Don Vincente wanted just one thing: to own the sole surviving copy of Furs e ordinations
, printed in 1482 by Lamberto Palmart, Spain’s first printer. Vincente ran a Barcelona bookshop stocked with books he’d plundered from ancient monasteries, including the one near Tarragona where he once lived as a monk. When the Furs
finally came up for auction, he bid everything he had, but it wasn’t enough. The book went to his rival Paxtot, whose house mysteriously burst into flames a few nights later. The bookseller burned to death, but the precious Furs
was discovered unharmed in Vincente’s shop. At the trial, Don Vincente’s lawyer produced a second copy of the rare book. “You see,” he argued convincingly, “the one in Vincente’s shop was not necessarily Paxtot’s.”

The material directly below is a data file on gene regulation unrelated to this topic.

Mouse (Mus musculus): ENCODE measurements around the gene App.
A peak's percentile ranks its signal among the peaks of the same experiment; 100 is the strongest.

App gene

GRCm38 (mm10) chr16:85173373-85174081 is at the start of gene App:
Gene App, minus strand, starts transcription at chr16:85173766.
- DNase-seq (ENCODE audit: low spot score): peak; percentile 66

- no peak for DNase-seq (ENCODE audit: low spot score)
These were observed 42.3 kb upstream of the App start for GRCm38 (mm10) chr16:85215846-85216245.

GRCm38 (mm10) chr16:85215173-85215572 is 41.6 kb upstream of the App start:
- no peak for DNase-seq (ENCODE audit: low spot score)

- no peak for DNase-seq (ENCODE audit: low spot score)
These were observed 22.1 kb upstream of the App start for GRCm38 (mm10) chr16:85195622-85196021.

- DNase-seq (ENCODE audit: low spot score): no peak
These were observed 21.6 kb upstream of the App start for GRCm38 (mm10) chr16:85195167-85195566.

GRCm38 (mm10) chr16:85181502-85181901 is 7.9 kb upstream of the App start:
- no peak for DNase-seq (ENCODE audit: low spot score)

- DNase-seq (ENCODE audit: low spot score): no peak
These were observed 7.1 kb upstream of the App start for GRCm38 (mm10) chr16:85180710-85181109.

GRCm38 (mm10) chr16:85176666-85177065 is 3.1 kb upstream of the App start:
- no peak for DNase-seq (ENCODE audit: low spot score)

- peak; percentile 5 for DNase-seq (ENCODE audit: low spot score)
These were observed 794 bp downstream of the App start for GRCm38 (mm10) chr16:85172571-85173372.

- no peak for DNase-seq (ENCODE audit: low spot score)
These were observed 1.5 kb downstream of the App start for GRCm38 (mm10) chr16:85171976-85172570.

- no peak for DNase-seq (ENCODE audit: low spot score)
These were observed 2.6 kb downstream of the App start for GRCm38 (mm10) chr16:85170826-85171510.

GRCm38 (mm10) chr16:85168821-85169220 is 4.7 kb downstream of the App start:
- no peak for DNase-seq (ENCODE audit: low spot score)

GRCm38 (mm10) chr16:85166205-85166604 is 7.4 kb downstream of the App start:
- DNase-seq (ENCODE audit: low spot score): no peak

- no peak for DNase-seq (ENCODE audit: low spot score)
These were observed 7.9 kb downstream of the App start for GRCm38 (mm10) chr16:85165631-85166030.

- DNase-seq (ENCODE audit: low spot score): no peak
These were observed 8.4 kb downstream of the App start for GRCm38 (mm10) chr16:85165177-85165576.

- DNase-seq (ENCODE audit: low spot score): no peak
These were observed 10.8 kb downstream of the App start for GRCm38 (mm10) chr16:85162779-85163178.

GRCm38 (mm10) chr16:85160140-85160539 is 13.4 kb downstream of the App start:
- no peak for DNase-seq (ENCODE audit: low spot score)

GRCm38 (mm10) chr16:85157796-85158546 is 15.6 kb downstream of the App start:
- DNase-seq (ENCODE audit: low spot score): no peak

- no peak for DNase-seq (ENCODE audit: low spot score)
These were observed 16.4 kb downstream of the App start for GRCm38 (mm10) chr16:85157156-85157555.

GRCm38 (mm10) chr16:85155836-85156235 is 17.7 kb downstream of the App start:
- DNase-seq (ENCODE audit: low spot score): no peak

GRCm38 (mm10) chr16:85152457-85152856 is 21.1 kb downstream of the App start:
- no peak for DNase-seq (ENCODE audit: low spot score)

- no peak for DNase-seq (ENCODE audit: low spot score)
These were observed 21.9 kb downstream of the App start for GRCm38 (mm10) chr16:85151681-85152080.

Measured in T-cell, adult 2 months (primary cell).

“Execute me now!” moaned Don Vincente. “My copy is not the only one!”
Jonathan Swift imagined a battle of books in the night, volumes hurling themselves off the shelves to tear each other’s pages out. But what really happens when the lights are dimmed, when readers go home, when a library falls into disuse or is abandoned to human disaster?
Most of my day is spent in front of a computer screen. I read thousands of words between dawn and dusk. But when I say to my husband, “I’m going to read now,” he knows what I mean. I’m leaving him for a book.
When Maya Angelou was eight, a lady took her to the local black school library. The shelves held some 300 books, ragged copies donated from the white school and rebound with shingles covered in pretty cloth. “I want you to read every book,” the lady said.
“I don’t say I understood those books, but I read every book, and each time I would go to the library, I felt safe.”